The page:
World markets mixed on global economy concerns
The world’s markets are mixed today with Asian indexes closing generally lower on more weak Chinese data and disappointment at the lower-than-predicted growth of the US economy. European markets shook off the data as some positive corporate earnings and an early rally in the oil price started the day on a high. US stock futures are higher; gold and oil are both edging lower.
Personal Income and Outlays at 8.30am ET
PMI Manufacturing Index at 9.45am ET
ISM Manufacturing Index at 10.00am ET
Construction Spending at 10.00am ET
Cliffs Natural Resources, Pitney Bowes and Vanguard Energy are among those reporting earnings today.
Oil falls on US refinery strikes and weak Chinese data
After an early rally the price of oil is declining again following weak Chinese factory activity data and a strike being called over the weekend at nine refineries and chemical companies. The action is an attempt to force employers to agree a new national contract.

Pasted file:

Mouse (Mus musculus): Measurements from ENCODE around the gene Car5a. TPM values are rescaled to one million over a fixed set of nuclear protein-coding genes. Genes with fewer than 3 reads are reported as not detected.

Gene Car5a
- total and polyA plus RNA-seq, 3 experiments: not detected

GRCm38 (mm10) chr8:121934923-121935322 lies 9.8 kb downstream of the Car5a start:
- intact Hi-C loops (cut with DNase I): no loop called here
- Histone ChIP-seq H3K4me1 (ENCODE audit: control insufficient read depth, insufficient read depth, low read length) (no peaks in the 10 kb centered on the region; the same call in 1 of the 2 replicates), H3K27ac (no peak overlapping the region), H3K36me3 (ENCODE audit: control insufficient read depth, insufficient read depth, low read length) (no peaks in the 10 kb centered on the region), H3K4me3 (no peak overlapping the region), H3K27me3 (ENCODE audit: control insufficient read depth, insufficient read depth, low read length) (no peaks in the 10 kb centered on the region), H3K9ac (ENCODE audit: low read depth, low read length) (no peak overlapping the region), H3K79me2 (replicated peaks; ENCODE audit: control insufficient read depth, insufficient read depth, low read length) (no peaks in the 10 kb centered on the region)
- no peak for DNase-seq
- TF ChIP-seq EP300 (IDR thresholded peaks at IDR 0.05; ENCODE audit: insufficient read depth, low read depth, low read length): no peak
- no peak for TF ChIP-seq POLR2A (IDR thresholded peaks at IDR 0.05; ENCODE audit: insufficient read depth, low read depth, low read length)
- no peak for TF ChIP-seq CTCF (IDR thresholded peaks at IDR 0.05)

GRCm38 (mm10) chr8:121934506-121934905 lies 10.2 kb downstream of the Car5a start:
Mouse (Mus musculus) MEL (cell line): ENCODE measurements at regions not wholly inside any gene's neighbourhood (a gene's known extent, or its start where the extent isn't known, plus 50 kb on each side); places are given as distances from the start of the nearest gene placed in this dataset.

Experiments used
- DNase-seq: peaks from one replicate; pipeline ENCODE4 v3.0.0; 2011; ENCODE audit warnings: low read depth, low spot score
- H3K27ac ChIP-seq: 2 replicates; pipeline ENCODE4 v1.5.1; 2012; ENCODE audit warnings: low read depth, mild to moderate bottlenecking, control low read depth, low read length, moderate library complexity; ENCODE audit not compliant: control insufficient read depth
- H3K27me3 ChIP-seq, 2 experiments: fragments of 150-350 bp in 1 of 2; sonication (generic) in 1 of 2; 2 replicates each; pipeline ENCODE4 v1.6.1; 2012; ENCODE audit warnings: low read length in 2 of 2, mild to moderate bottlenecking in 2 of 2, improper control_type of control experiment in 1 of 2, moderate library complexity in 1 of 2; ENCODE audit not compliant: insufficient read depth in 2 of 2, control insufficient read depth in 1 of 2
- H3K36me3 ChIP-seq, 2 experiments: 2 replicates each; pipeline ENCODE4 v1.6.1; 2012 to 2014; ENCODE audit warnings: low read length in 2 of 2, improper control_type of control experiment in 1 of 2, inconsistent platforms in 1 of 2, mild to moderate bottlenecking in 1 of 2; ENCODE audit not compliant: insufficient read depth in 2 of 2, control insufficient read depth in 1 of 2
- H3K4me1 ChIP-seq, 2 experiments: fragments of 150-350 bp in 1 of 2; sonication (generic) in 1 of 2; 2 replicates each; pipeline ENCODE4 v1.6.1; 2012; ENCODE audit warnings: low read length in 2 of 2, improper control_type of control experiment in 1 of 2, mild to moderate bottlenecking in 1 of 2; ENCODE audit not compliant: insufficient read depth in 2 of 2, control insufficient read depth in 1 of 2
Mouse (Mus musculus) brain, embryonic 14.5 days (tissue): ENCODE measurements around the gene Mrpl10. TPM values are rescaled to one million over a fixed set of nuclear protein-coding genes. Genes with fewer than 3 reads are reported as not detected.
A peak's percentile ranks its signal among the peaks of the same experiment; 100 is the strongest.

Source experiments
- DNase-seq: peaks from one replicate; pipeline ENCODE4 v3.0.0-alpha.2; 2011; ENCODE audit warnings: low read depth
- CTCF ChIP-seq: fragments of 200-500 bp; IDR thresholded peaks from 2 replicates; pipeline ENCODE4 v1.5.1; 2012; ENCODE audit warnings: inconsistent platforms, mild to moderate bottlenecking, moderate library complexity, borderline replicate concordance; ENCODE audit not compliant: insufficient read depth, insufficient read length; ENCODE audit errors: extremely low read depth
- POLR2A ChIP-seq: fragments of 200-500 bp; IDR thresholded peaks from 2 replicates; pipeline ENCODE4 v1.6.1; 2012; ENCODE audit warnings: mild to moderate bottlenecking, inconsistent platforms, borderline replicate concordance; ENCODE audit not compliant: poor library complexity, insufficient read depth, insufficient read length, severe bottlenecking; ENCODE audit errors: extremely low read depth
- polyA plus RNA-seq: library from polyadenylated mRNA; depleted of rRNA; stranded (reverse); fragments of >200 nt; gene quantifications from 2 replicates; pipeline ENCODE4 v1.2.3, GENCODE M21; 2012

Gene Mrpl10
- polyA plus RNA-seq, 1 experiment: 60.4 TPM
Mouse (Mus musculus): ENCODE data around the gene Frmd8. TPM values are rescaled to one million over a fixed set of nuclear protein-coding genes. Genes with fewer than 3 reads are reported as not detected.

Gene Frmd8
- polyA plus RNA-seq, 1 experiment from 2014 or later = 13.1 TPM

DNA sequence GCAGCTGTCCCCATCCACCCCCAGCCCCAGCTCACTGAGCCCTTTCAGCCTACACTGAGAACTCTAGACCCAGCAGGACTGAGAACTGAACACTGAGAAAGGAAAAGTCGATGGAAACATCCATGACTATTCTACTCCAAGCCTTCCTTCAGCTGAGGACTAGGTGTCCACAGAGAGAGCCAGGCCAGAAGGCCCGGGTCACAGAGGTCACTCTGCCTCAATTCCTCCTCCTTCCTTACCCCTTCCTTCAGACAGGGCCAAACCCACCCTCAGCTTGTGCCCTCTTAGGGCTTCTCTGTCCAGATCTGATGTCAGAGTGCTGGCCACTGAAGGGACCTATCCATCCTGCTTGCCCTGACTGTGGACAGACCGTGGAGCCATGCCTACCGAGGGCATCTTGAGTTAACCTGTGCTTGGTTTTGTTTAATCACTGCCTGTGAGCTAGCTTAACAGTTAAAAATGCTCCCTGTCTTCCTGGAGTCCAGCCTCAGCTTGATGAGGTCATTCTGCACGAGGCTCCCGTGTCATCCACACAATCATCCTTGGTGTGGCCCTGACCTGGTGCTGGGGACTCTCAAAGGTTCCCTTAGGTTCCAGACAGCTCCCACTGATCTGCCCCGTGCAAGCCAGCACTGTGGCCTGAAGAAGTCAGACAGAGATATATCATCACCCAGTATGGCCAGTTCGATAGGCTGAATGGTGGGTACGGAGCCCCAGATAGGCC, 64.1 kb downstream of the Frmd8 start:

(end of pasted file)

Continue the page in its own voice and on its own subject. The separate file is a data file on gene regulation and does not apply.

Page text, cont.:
Regulators to probe Moody’s over credit ratings
The credit rating agency Moody’s is reported by the Wall Street Journal to be under investigation by the Department of Justice over an allegation of favorable ratings of mortgage deals between 2004 and 2007. A similar investigation has been taking place into Standard & Poor’s and a deal is expected to be announced in the next few weeks.
US companies exposed to Venezuelan economic crisis
Around 40 major US companies could lose billions of dollars from their exposure to the economic crisis in Venezuela. Reuters reports that firms such as General Motors and Merck & Co have billions of monetary assets on their books in the Venezuelan currency. The analysis shows that companies may have the assets listed at the country’s official exchange rate of 6.3 bolivars to the dollar, but there are other rates in play in the nation including a black market rate of 190 bolivars to the dollar which would wipe out assets.
Obama plans to tax overseas income
New tax proposals from The White House would see US companies paying more tax on trillions of dollars of income earned overseas. The President’s budget plan due to be released today would seek to close a loophole that means businesses pay no tax on profits made and retained in foreign territories. He wants to impose a 14 per cent tax for current stockpiles of overseas profits as a one-off charge followed by a new 19 per cent tax thereafter. Republicans are sceptical.
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